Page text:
Andrew Jackson's Hermitage Not A Happy Trail For Riders
Sep. 29, 1988
NASHVILLE, Tenn. (AP) _ The Trail of Tears wagon train left the Hermitage of Andrew Jackson without a symbolic reconciliation between Indians and the president who helped send them on a 1,000-mile forced march 150 years ago.
''Andy Jackson's done it to us again,'' said wagon train member Paul Quick, who is part Chickasaw and part Blackfoot, after the wagoneers crossed wires with the Ladies Hermitage Association, which maintains the historic mansion.
The caravan of 11 wagons is recreating the forced march in which 4,000 Indians died on the way to Oklahoma.
Jackson is associated with the march because he signed the Indian Removal Act, but Martin Van Buren was president when the removal began in 1838, said Fred Rolater, a history professor at Middle Tennessee State University.
Jackson ''is not the person who supervised the removal of the Indians, but he had worked hard for it during his career,'' Rolater said.
''When he became president, he was determined to carry it out. But I don't think anyone would say that he wanted the tragedy that occurred. He wanted it to be done fairly.''
When the party arrived at the Hermitage on Tuesday afternoon, they were told they could stay, but that the gates would be locked at 5 p.m. and no after-hours visitors would be allowed.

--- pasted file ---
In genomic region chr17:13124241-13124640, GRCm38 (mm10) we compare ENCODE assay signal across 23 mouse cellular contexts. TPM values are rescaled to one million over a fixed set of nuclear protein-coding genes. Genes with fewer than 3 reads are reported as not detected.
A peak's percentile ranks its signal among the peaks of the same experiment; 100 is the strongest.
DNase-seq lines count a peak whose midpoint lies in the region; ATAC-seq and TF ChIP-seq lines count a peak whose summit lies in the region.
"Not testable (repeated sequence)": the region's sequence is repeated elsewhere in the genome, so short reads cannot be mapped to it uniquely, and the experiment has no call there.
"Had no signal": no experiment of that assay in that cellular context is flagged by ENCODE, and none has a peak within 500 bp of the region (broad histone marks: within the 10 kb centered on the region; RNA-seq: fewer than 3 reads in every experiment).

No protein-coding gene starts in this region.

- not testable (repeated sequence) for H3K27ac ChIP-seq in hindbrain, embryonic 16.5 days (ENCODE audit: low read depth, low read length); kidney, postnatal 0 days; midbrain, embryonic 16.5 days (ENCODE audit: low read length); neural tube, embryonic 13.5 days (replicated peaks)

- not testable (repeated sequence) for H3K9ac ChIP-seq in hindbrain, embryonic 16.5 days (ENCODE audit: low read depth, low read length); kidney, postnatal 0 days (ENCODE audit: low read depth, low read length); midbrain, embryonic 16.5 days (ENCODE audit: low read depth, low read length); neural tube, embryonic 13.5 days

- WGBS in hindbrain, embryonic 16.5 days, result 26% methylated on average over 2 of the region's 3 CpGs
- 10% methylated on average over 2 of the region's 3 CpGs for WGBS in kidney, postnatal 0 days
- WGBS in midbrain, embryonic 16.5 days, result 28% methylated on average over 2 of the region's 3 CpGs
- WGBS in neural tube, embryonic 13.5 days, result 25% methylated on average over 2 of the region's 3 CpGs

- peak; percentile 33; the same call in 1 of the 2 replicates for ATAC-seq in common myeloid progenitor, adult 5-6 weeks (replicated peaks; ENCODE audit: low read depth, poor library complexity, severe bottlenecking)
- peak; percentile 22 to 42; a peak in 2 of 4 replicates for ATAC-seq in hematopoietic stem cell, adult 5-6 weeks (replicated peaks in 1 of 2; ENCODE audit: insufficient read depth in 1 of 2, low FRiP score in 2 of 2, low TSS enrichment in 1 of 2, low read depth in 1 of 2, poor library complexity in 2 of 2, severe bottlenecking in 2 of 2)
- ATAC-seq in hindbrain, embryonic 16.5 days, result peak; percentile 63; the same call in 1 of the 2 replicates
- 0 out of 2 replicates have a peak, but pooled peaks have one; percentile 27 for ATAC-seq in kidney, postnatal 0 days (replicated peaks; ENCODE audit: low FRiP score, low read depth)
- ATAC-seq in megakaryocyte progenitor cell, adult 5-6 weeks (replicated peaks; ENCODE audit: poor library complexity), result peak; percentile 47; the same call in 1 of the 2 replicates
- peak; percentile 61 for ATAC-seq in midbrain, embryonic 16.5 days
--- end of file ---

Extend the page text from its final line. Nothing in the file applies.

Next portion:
The decision scuttled a plan to entertain visitors Tuesday night with stories and traditional Indian dances.
The group agreed to stay in another Hermitage-owned field away from the front gate, but Quick said he has asked for a meeting with Gov. Ned McWherter to discuss state cooperation with the project.
Fletch Coke, regent of the Ladies Hermitage Association, said the problem was with miscommunication over the details of the visit.
''We tried to make them welcome for this historic event,'' she said Wednesday. ''They brought much more than just three wagons. There were campers and horse trailers.''
Luvenia Butler, executive director of the Tennessee Indian Commission, said she worked with the Hermitage to find a suitable campsite.
''The Hermitage people were so nice. They found another nice meadow and we relocated them there. It worked out fine. A man from Nashville donated food to them,'' she said.
Quick said the party has endured rigorous conditions since leaving Red Clay Historical State Park Sept. 17. The journey is scheduled to end in Tahlequah, Okla., in early December.
''We've slept in chicken yards and on mountain tops. Tennessee's been a hard time,'' Quick said. ''The people have been nice, but the setups have been bad.''
The wagon train was to stay at a horse riding club Wednesday night, the Robertson County Fairgrounds on Thursday night and a campground on Friday.